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Summary

Gore Vidal’s reputation as America’s finest essayist is an enduring one. This collection, chosen by the author from 40 years of work, contains about two-thirds of what he published in various magazines and journals. He has divided the essays into three categories, or states. State of the art covers literature, including novelists and critics, bestsellers, pieces on Henry James, Oscar Wilde, Suetonius, Nabakov, and Montaigne (a previosly uncollected essay from 1992). State of the union deals with politics and public life: sex, drugs, money, Abraham Lincoln, Eleanor Roosevelt, The Holy Family (his essay on the Kennedys), Nixon, and finally Monotheism and its Discontents , a scathing critique of Christianity, Judaism, and Islam. In state of being, we are given personal responses to people and events: recollections of his childhood, E. Nesbit, Tarzan, Tennessee Williams, and Anais Nin.

The essays that appear in this work were originally published in Architectural Digest, Book Week, Commentary, Encounter, Esquire, London Sunday Telegraph, Los Angeles Times, The Nation, The New Statesman, The New York Review of Books, The New York Times Book Review, New World Writing, The Observer, Partisan Review, Playboy, The Reporter, The Threepenny Review, The Times, Times Literary Supplement, Vanity Fair, and Zero. "Paul Bowles's Stories" was originally published as the Introduction to Collected Stories of Paul Bowles (Black Sparrow Press, 1983). "H. L. Mencken the Journalist" was originally published as the Foreword to The Impossible H. L. Mencken: A Selection of His Best Newspaper Stories edited by Elizabeth Rodgers (Doubleday/Anchor Books).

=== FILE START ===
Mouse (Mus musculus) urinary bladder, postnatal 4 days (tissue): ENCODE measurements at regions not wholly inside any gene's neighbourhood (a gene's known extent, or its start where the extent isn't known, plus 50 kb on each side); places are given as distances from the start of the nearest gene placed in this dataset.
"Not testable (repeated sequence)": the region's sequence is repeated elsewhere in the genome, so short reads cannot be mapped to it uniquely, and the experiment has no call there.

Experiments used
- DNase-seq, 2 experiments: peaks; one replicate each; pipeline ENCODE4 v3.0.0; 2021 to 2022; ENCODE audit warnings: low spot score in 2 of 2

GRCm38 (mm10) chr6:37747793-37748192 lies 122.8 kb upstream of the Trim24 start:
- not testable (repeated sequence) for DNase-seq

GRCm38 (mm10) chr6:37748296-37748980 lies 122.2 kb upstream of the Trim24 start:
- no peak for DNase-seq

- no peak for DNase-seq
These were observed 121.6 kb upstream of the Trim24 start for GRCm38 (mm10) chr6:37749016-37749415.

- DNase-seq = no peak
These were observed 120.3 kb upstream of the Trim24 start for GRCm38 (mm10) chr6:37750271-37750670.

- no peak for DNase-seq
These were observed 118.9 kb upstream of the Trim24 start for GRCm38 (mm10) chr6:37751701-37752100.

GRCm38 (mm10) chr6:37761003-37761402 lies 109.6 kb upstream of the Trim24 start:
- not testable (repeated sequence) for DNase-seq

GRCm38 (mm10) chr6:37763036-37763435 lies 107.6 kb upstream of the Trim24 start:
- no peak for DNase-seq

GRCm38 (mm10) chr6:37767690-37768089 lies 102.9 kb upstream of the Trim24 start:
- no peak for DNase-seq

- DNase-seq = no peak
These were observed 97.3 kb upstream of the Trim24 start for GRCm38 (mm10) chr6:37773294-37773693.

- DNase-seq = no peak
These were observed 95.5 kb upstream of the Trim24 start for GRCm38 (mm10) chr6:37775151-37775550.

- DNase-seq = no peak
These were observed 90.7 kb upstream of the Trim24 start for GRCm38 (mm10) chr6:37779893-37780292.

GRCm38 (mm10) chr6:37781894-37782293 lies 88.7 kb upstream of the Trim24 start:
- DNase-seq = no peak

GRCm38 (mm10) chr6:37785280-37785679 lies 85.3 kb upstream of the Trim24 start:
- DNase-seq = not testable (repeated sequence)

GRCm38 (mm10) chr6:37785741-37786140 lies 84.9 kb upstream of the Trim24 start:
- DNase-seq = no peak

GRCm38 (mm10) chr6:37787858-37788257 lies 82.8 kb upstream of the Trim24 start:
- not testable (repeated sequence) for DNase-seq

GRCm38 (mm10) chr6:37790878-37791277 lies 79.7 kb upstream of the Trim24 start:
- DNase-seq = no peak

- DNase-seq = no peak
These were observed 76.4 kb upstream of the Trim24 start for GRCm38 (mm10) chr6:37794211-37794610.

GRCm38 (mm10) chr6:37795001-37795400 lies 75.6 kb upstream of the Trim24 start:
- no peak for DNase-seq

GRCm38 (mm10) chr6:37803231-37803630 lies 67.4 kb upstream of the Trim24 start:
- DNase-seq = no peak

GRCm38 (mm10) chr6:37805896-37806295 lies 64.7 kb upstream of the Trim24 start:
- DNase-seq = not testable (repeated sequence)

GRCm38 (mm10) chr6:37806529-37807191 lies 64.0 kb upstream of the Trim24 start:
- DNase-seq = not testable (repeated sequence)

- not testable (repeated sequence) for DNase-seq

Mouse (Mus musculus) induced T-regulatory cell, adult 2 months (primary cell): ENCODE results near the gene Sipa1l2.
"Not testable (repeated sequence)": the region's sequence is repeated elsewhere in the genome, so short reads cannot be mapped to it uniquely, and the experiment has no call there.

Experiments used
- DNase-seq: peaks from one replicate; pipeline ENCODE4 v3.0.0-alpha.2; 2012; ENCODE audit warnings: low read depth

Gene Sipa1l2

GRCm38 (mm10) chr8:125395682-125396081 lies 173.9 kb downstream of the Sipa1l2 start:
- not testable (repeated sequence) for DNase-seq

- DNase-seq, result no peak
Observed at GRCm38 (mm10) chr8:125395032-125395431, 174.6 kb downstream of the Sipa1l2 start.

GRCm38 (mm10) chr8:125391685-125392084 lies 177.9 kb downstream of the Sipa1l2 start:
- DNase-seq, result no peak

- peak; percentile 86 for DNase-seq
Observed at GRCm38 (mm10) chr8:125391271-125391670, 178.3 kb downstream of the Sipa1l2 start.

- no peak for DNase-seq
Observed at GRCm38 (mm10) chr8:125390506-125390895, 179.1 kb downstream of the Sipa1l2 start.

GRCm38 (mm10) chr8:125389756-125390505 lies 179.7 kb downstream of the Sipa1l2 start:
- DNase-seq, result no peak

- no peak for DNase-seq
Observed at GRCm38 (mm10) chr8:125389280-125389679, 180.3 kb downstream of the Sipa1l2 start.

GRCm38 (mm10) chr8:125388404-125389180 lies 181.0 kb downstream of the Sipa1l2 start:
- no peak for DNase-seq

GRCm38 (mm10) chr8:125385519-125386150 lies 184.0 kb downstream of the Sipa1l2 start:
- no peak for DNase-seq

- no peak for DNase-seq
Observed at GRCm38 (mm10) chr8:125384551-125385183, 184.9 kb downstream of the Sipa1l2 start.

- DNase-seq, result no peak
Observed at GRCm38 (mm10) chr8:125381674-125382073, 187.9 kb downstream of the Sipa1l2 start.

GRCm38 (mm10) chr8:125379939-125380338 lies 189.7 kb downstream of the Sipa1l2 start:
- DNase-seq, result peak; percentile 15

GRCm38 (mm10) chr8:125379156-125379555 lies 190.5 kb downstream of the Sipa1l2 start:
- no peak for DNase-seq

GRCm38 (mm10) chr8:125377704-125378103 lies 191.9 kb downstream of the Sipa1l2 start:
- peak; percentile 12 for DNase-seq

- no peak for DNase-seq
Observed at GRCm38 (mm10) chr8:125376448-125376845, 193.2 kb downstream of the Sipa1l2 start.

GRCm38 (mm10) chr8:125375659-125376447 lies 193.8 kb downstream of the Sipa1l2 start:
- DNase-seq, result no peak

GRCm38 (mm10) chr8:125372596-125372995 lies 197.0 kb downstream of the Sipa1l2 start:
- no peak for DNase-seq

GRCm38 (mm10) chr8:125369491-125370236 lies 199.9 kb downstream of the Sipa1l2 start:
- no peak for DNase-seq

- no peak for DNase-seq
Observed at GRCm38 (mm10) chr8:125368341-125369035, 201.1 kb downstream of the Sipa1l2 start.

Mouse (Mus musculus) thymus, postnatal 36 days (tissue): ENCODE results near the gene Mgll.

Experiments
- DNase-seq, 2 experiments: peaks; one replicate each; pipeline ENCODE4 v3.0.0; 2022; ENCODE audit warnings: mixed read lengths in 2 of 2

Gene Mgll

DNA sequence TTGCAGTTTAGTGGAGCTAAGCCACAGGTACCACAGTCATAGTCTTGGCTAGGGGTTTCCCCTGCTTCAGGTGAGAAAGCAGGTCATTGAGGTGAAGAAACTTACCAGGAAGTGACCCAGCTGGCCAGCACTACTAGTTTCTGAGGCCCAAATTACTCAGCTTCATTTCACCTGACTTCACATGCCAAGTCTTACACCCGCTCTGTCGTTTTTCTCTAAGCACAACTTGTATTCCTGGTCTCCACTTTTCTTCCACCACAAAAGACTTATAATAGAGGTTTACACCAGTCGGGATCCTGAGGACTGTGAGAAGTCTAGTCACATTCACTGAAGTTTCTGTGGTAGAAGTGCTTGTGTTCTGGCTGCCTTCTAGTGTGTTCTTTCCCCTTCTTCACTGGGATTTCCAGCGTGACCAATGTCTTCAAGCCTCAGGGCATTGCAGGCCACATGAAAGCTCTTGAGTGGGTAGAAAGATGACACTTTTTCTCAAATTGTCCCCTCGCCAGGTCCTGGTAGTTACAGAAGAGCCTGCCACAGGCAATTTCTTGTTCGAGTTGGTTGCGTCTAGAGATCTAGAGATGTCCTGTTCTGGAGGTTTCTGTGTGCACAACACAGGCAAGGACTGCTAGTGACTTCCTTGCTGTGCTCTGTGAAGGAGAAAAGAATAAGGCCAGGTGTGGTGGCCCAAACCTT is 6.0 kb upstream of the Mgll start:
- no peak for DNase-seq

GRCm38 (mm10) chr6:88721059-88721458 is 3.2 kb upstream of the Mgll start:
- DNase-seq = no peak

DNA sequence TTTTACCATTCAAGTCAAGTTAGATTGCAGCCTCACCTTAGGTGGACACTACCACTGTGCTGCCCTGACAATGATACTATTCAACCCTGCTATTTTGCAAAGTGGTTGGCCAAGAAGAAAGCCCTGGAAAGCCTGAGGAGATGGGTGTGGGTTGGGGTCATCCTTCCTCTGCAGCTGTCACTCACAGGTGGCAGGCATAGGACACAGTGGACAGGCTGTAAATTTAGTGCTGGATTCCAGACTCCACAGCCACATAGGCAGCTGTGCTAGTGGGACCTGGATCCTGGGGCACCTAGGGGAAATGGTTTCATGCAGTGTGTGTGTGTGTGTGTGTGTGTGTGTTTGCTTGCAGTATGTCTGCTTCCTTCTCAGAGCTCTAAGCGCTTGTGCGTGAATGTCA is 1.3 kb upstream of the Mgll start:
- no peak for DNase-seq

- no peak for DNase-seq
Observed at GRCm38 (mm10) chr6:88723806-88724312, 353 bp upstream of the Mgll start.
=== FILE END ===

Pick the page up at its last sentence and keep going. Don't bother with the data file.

©1993 Gore Vidal (P)2019 Brilliance Publishing, Inc., all rights reserved.

What listeners say about United States: Essays 1952-1992

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  • william
  • 06-11-20

wow

this is the best anthology I have ever read. i highly recommend this to anyone looking to expand a horizon or two within themselves.

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  • Stephen Hand
  • 13-11-21

An entertaining anthology & a superb narration

Agree with him always or not, Gore Vidal was perhaps the greatest analyst of the American experiment ever. Always witty, smug and insightful, he made reading 'events' a joy and a true education, unlike today when political discourse is a bloodsport and reads like partisan politburo's constructing Gulags for the opposition, when biting satire would do the job nicely. But satire requires intelligence, Gulags are the work of thugs. I read substantial portions of this book decades (I think) ago. But it is just as much an intellectual feast hearing it today on Audible. Especially with such a superb and gifted narrator who often makes me forget that I am not exactly listening to Vidal himself.